JOHN Borthwick discovers why the heart of Spain should be top of travellers’ lists.
De Madrid al ceilo … “After Madrid there is only heaven.” The Spanish capital’s shameless brag tops even Sydney’s 1980’s boast (now outdated) about being “the best address on earth”.
As Spain’s largest city, with 6.5 million citizens, Madrid reveals its historic opulence in leafy avenidas and grand apartments, and for visitors in icons like the Palacio Real (residence of the King of Spain) and the celebrated ‘Golden Triangle’ of art.
The ‘Triangle’ comprises three stunning institutions on the Paseo del Prado, the Thyssen-Bornemisza, Prado and Reina Sofa museums. The Prado’s collection might be top-heavy with gloomy kings and crucifixions but the Reina Sofa is alive with superb 20th century art including Spanish masters like Braque, Dali and Miro, while its most famous work is Picasso’s great Guernica.
Madrilenos are night-owl extremists, so join right in. Tapas have evolved here into an inventive, progressive meal, especially if you bar crawl (it starts as a walk) in a cool area like Triball. A Madrid gin and tonic might arrive in a fishbowl-sized balloon glass (two of them and you’re in the bowl; three and you’re the fish) but stay clear-headed enough to later find a good flamenco club like Corral de la Moreria and catch a stage performance that, in a thunderstorm of guitars and heels, evokes the devil and angels duelling in dance.
Madrid, right in the middle of the country is an ideal base for further explorations, starting with the surrounding Central Spain provinces. Historic Toledo, for instance, a UNESCO heritage city surrounded by the Tagus River, is only half an hour by train from the capital. Time in this former national capital is layered from Romans, Visigoths and Muslims to the Spanish empire, with grand structures like the 13th century cathedral and the Alczar drawing visitors year-round. Keep in mind when packing that the seasonal temperature variations in Central Spain can be extreme. The locals jokingly describe their climate as “nine months of winter and three months of hell”.
Step onto the train at Madrid and an hour later you step off into the era of Cervantes and Don Quixote. Cuenca (pronounced “kwenka”), a World Heritage-listed town, east of Madrid in Castille-La Mancha region, is one of Central Spain’s lesser-visited historic gems. Here is the 17th century writ in stone, with monasteries and convents plus a pocket Gothic cathedral. Visitors can stay in converted cloisters or the grand, riverside parador. Cuenca’s old town is renowned for its casas colgadas — hanging houses — that cling like limpets to the cliff-face above the Huecar River. Meanwhile, antiquity isn’t everything, with Cuenca also being home to the Museum of Spanish Abstract Art.
When it’s time to explore beyond Madrid and the central provinces, Spain’s rail system is ideal. Keep in mind that trains leave right on time and security can be tight. At Madrid’s Atocha station the boarding gates close two minutes before departure: no exceptions, no stragglers. And if traveling in high seasons (almost year-round now), reserve your seats as far in advance as possible.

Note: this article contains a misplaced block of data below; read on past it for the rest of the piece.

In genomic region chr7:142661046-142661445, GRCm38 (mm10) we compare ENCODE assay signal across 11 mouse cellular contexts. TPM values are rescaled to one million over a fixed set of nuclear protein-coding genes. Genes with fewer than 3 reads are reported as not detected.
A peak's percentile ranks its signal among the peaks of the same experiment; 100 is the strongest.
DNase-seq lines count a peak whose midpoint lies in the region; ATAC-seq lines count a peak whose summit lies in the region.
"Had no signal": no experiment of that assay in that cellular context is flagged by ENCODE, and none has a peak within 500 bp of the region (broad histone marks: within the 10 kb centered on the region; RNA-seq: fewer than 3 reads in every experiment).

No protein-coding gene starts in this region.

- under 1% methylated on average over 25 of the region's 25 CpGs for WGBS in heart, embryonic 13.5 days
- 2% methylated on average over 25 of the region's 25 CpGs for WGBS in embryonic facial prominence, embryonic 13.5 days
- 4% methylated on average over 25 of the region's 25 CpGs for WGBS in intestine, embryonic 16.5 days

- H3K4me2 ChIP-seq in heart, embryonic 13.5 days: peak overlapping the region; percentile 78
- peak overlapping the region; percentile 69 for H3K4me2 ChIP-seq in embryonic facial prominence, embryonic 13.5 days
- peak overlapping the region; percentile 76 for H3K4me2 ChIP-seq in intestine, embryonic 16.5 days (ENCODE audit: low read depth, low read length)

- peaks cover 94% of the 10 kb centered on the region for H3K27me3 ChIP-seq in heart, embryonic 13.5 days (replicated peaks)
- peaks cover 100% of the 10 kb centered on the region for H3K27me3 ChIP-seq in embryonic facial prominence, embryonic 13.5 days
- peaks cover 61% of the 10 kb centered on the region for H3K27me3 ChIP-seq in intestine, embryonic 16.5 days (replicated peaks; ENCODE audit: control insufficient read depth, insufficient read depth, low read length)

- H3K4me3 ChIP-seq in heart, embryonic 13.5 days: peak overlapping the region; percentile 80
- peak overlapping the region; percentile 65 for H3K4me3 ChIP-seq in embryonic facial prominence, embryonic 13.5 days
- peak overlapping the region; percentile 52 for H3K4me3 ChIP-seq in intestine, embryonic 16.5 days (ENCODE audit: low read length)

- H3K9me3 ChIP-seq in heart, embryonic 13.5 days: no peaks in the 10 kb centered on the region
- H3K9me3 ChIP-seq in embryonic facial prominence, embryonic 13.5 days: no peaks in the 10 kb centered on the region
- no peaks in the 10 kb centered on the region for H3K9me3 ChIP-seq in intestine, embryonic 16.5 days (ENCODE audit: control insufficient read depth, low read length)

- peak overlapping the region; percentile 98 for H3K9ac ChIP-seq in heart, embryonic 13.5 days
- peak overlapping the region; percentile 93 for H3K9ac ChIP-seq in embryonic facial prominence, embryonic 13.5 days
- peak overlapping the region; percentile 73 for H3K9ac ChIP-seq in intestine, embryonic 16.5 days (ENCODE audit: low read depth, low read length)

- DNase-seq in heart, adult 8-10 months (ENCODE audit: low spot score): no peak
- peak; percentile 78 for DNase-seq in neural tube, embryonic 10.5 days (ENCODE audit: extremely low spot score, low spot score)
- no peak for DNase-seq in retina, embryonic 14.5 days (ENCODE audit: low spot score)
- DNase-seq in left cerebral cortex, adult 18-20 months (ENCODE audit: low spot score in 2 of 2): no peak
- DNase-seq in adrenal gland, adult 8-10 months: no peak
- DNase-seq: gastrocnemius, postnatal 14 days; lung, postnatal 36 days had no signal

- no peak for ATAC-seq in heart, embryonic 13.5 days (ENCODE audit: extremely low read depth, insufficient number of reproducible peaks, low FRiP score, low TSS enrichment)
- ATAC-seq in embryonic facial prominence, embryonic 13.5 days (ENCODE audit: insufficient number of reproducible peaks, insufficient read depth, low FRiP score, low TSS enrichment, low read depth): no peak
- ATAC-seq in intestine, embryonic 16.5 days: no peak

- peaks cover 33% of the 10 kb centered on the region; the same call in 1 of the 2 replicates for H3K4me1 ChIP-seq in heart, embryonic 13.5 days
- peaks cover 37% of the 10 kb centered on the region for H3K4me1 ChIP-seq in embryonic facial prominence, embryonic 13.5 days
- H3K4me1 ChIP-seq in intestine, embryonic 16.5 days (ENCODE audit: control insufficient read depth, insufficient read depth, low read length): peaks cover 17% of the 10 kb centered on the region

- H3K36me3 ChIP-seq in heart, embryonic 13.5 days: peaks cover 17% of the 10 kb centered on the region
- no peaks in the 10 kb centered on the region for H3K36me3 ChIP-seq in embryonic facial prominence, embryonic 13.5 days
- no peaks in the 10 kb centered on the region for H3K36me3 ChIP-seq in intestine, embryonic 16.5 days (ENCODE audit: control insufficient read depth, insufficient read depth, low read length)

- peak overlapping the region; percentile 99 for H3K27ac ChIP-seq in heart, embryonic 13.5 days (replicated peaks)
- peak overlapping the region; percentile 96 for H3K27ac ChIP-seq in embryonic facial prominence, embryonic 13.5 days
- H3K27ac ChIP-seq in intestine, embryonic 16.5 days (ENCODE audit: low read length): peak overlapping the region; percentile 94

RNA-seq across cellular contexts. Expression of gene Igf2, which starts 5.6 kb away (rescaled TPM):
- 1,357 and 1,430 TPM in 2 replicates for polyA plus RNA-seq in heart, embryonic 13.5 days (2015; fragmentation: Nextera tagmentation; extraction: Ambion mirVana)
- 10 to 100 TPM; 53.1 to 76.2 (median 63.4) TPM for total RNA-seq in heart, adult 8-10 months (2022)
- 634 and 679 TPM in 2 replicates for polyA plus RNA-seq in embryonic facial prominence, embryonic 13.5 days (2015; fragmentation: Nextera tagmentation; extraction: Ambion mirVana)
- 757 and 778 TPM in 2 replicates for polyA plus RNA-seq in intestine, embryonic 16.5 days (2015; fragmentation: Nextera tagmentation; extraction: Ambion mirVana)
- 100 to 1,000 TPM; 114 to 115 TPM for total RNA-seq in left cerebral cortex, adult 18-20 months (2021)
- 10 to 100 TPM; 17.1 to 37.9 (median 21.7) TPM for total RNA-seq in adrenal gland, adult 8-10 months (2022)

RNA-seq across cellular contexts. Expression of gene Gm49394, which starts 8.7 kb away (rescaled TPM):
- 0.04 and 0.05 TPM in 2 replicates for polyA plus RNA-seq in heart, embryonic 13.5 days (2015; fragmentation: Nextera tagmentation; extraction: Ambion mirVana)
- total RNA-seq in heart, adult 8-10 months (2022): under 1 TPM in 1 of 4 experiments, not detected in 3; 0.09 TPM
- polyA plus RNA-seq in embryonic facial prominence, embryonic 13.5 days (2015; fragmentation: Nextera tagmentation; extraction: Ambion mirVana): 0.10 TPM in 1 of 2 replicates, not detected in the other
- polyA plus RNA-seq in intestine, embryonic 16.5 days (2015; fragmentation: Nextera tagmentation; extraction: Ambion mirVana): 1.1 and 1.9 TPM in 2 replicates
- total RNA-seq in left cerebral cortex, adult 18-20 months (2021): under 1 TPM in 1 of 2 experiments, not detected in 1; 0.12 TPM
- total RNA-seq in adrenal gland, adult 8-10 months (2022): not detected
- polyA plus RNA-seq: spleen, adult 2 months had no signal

Cordoba, two hours south of Madrid, is home to the astonishing, UNESCO-listed Mezquita Catedral, the Mosque Cathedral. Built by the Moors, its forest of columns and palm-like archways forms an extraordinary oasis in stone. (Even so, following Spain’s expulsion of the Moors in 1492 the unique mosque was symbolically slam-dunked right in its centre with a grandiose cathedral.) Elsewhere, Cordoba is about cobbled lanes with plazas that are perfect for waffles and coffee in the afternoon, and then wine and dining until midnight. Further south in Andulasia are the equally phenomenal Moorish glories of Granada and Seville.
In northeastern Spain, Barcelona, the capital of Catalonia, is encrusted with both Gothic and Gaudi architecture. It’s a sprawling city but you can focus on its defined “discovery routes”, including the Roman, Picasso and Modernista routes, while the popular Ruta Gaud is rich with this exquisite designer’s smaller-scale works. Don’t miss the Gothic Quarter (Barrio Gotico) or nearby, the long and leafy La Rambla (aka Las Ramblas) boulevard which the great poet Federico Garca Lorca called, “the only street in the world which I wish would never end.” Life, as they say in here, is what happens between meals, so tapas bars are ubiquitous. Barcelona’s passions range from gastronomy to sport, with the famed Barca Football stadium and museum being major attractions.
Northwest Spain has a one thousand-year tradition of pilgrimages. While the most famous ones are the numerous ‘Camino’ trails that wind their ways towards Santiago de Compostela, for more secular pilgrims the trek today is to Bilbao further east on the same coast. Here, a once declining town has been reborn with spectacular infusions of new architecture, the standouts being Frank Gehry’s titanium Guggenheim Museum (not to mention its contents) and Norman Foster’s Metro system. Amid these superstars the historic Basque Casco Viejo (Old Town) lives on, as ever.